Sagit Siegal will be one of the speakers at WebExpo 2017. Her talk is titled What Language Does Your Product Really Speak? and will be about the impact on performance when the user interface is not in the user’s native language.
I used this opportunity and asked her a few questions about this topic.
Radek: Sagit, you have been practicing UX for over 18 years and now you are the Platform UX Team Leader at Thomson Reuters. You work with teams across the globe and takes them through the whole UX process – from research to mock-ups through testing to final beautiful designed products. It is also said that you manage to combine GUI and web design skill with a humane approach that ensures a sleek look & feel as well as high usability to websites, applications or media.
Is there anything else what readers of my blog should know about you?
Sagit: On top of my formal education I am also an animator. I learned it in art school when hand drawn animation was still the preferred technology. Till this day I am passionate about art and animation.
I take advantage of this in my professional life and all the illustrations in my presentations are hand drawn by me. No problems with copyrights 🙂
I also use illustration as a way of clearing my thoughts. If I really need to think something through – I sketch it or illustrate it.
Radek: Reading the abstract of your talk, you also do some research. What is the result of your research that surprised you the most?
Sagit: I would not call it research – as I am not a scientist – I am a UX professional. My team’s conclusions are based on observations we do in usability tests. We have almost 200 of these in the last two years.
The biggest conclusion we came to is that some things cannot be simply explained just by looking at a table or graph of results. There are issues that are derived from mental models and cultural backgrounds that lay beyond the simple test results. If a UX expert does not consider this – they may miss out on the right way to fix an issue. For example – users may not understand a term in a website just because it is slang or culturally related to the creator’s own country. In test results, we will see that users failed to use this feature, but we will not know WHY. For this, we need to know how to ask the right questions. This means we need to be aware of the cultural and linguistic background and keep that in mind. It is not always easy since we tend to blame the “usual suspects” like UX, design or layout and ignore other aspects.
Radek: Imagine that the user interface of my website is in English only and I have many users/customers for whom English is not the mother tongue. How can I provide them the best user experience? Isn’t it better to provide the Czech version for them?
Sagit: The simple answer is yes. If you can provide a local version (Czech for example) that is the best thing to do. And when doing so – it is best to have an expert in the field translate it for you (and not just leave it to Google Translate). But a lot of sites do not have the funding for this or have a very diverse audience coming from different countries. In that case in Thomson Reuters we use what we call User Friendly English. This is the English that is learned in schools all over the world – no slang or cultural related terms, with a minimum of abbreviations and acronyms.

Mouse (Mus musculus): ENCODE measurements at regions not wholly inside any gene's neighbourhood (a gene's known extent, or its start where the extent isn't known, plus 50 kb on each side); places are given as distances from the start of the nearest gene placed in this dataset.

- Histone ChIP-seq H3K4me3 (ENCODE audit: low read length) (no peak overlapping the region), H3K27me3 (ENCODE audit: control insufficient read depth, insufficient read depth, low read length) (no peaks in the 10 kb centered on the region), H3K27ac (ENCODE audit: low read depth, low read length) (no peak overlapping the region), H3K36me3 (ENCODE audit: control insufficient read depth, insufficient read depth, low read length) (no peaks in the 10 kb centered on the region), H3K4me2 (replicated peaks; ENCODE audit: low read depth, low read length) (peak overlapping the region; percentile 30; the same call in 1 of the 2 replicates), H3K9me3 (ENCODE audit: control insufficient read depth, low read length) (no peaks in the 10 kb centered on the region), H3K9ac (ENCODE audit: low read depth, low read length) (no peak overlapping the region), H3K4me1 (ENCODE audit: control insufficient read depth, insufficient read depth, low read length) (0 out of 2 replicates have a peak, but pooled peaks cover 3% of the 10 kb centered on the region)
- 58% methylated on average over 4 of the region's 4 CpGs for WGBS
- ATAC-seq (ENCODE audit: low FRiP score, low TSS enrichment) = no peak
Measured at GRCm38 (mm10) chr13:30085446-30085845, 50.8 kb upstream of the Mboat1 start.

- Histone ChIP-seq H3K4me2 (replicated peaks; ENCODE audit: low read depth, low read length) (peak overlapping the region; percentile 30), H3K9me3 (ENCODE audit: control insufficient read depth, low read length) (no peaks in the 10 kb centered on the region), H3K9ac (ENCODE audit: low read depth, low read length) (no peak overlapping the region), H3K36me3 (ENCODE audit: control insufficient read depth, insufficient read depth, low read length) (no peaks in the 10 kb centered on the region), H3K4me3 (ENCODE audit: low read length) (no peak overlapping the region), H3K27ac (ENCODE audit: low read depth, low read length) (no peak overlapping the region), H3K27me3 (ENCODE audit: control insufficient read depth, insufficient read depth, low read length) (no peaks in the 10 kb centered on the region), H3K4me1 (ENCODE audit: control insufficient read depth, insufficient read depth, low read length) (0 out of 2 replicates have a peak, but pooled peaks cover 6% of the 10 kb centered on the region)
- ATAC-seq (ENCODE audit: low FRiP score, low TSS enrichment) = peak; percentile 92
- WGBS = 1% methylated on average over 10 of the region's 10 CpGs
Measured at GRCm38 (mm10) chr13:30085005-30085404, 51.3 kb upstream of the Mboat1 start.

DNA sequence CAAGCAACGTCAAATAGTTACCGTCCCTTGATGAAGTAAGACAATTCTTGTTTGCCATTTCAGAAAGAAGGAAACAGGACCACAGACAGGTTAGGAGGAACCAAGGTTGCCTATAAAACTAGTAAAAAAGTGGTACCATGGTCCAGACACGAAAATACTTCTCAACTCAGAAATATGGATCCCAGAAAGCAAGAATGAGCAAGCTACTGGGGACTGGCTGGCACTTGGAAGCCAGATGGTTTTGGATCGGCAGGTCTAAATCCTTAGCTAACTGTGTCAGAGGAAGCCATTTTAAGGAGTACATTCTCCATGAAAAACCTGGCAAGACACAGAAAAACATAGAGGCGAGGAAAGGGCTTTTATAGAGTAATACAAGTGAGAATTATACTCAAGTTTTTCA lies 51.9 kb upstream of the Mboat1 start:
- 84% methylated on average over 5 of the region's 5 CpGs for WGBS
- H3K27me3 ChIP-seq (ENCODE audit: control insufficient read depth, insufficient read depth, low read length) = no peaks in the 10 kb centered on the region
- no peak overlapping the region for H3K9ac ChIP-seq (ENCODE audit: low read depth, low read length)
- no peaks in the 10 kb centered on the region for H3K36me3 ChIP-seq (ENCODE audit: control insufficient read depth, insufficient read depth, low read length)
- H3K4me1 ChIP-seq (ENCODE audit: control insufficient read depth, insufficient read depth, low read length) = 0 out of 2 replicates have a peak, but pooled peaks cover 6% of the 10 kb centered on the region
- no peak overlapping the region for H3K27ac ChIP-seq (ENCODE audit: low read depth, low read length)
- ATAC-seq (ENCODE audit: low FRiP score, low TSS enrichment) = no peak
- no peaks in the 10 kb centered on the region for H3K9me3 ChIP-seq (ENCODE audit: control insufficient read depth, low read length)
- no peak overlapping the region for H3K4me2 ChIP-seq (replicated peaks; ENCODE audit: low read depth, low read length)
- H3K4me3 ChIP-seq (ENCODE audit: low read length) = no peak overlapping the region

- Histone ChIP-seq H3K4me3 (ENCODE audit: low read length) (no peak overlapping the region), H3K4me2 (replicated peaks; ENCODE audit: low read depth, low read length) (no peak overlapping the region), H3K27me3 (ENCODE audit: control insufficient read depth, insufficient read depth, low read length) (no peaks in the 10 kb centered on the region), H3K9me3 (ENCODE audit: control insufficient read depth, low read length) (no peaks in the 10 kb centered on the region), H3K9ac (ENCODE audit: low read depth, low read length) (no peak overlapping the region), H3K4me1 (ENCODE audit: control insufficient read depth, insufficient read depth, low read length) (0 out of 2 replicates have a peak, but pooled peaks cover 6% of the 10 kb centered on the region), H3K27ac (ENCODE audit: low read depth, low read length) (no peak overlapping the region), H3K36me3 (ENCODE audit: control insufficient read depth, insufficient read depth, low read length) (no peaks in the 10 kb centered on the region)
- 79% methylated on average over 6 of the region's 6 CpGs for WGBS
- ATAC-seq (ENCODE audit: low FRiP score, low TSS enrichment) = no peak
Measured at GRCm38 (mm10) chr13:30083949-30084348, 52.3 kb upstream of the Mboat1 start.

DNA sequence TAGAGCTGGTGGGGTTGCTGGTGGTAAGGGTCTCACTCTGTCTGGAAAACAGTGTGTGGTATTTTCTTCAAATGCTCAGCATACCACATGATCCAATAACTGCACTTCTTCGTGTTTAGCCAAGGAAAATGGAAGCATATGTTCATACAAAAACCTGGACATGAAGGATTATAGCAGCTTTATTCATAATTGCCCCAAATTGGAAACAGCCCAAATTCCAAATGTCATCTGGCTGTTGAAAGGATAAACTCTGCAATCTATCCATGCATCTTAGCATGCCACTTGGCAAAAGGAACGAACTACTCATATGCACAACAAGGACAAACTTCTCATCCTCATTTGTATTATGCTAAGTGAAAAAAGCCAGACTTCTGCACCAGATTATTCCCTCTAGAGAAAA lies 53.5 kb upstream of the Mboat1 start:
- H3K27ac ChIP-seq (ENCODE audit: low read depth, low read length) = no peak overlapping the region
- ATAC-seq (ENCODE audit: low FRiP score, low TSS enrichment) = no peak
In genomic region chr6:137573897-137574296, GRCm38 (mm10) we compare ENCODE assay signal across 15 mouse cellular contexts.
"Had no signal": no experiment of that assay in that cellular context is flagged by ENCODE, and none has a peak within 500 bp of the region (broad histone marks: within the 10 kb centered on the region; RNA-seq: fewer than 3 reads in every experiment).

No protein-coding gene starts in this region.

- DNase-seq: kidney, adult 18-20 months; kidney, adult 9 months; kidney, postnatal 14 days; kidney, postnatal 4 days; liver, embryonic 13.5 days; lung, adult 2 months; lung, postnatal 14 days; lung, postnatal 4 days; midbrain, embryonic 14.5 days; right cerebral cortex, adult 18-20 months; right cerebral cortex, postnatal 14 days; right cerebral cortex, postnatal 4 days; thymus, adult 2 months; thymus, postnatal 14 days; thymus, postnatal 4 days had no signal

And of course – always test the language on real users. You will be surprised at what you will observe.
Radek: My professional background is web accessibility and inclusive design. The topic of your talk reminds me many deaf users who face this situation every day since their native language is the sign language. Is your research somehow focused also on this target group? Or do you have any recommendation how to improve accessibility and user experience of that target group?
Sagit: I am afraid we still did not get to that topic. My best recommendation is aiming at interfaces with minimum copy. The less users need to read and the more intuitive the UX – the better. That is hard to achieve and demands a lot of testing – but is doable.
Radek: Another target group, than might be affected by incomprehensibility of the user interface, is the group of the blind users (surfing the web with the screen reader is totally different experience). Do you have any tips relevant in particular for that target group?
Sagit: Always aim to have your code clean and clear so screen readers will be able to read it.
When creating forms add inline or hint text in the mandatory fields to help screen readers detect them. Make sure the order of items in the form is organized in a way that is readable to screen readers – and that includes form validation in case of errors.
As a side note – my team maintains a small list of employees inside our R&D center who are color blind. Some have problems identifying red/orange, others have problems with blue hues. That way we also guerilla test our colors with them. They love that – it’s a nice distraction from their everyday work.
Radek: And the last question – have you ever been to Prague? Are you looking forward to anything in particular?
Sagit: I have been in Prague 14 years ago and it was a wonderful experience. I discovered the amazing modern art museum there and fell in love with this specific painting by Frantisek Kupka – The Path of Silence. I am looking forward to new discoveries 🙂
And of course – can’t wait to attend WebExpo – it looks like there are some fantastic talks there. Can’t wait to hear them.
Thank you very much for the interview and I am looking forward to your talk at WebExpo 2017!
For those who would like to join Sagit and other amazing speakers there is a code “sagit” for 10 % off. Buy the ticket & enjoy the conference 🙂.
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